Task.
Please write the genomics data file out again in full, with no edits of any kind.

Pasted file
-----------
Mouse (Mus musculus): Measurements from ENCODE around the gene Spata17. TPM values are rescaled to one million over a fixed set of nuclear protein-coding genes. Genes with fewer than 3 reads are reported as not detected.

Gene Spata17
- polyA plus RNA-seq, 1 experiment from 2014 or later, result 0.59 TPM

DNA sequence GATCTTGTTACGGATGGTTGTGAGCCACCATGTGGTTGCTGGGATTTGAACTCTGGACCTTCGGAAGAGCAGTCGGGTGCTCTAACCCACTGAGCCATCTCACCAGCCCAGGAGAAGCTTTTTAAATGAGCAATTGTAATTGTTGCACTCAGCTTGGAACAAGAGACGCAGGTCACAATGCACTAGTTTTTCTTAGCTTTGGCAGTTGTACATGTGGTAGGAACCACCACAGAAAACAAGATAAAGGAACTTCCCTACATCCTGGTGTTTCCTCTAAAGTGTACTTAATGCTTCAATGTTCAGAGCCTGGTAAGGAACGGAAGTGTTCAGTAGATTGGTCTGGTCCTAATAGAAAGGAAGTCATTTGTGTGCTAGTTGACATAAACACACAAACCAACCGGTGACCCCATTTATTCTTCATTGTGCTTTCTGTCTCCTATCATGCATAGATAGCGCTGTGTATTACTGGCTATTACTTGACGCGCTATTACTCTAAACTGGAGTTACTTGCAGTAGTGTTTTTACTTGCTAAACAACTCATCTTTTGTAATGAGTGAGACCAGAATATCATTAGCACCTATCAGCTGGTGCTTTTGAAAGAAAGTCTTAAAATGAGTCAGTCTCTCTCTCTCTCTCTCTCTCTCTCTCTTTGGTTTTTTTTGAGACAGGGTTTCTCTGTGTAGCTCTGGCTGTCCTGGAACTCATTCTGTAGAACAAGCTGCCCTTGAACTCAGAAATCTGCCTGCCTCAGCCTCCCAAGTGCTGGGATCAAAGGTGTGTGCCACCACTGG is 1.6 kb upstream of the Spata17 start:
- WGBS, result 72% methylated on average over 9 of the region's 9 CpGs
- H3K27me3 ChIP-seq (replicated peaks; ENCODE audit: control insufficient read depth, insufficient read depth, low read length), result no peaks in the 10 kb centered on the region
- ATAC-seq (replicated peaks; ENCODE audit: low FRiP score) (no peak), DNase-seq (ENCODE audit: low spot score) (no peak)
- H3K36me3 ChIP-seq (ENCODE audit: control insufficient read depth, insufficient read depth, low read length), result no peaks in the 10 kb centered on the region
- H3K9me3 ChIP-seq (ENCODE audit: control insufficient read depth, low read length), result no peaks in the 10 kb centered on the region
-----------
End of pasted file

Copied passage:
Mouse (Mus musculus): Measurements from ENCODE around the gene Spata17. TPM values are rescaled to one million over a fixed set of nuclear protein-coding genes. Genes with fewer than 3 reads are reported as not detected.

Gene Spata17
- polyA plus RNA-seq, 1 experiment from 2014 or later, result 0.59 TPM

DNA sequence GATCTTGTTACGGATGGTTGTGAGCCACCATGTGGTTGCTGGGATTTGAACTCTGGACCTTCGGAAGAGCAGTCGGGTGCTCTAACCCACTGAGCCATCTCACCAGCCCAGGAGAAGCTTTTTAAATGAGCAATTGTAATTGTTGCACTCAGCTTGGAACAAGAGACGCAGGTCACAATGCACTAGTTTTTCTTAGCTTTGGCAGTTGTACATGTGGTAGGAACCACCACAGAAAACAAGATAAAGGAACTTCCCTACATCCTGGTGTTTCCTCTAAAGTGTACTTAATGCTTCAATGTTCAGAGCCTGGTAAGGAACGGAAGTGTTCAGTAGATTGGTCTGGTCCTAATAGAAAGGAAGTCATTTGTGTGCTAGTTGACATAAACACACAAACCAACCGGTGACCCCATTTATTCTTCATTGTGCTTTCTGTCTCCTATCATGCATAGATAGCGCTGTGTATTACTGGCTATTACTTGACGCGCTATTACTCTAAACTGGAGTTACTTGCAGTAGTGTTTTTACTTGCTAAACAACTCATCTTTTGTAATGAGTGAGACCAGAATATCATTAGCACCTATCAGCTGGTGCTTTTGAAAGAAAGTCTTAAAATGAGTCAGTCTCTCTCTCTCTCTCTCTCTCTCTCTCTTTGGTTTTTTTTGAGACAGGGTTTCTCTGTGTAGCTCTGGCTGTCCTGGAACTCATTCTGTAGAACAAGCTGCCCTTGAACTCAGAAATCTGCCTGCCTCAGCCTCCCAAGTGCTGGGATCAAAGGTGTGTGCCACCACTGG is 1.6 kb upstream of the Spata17 start:
- WGBS, result 72% methylated on average over 9 of the region's 9 CpGs
- H3K27me3 ChIP-seq (replicated peaks; ENCODE audit: control insufficient read depth, insufficient read depth, low read length), result no peaks in the 10 kb centered on the region
- ATAC-seq (replicated peaks; ENCODE audit: low FRiP score) (no peak), DNase-seq (ENCODE audit: low spot score) (no peak)
- H3K36me3 ChIP-seq (ENCODE audit: control insufficient read depth, insufficient read depth, low read length), result no peaks in the 10 kb centered on the region
- H3K9me3 ChIP-seq (ENCODE audit: control insufficient read depth, low read length), result no peaks in the 10 kb centered on the region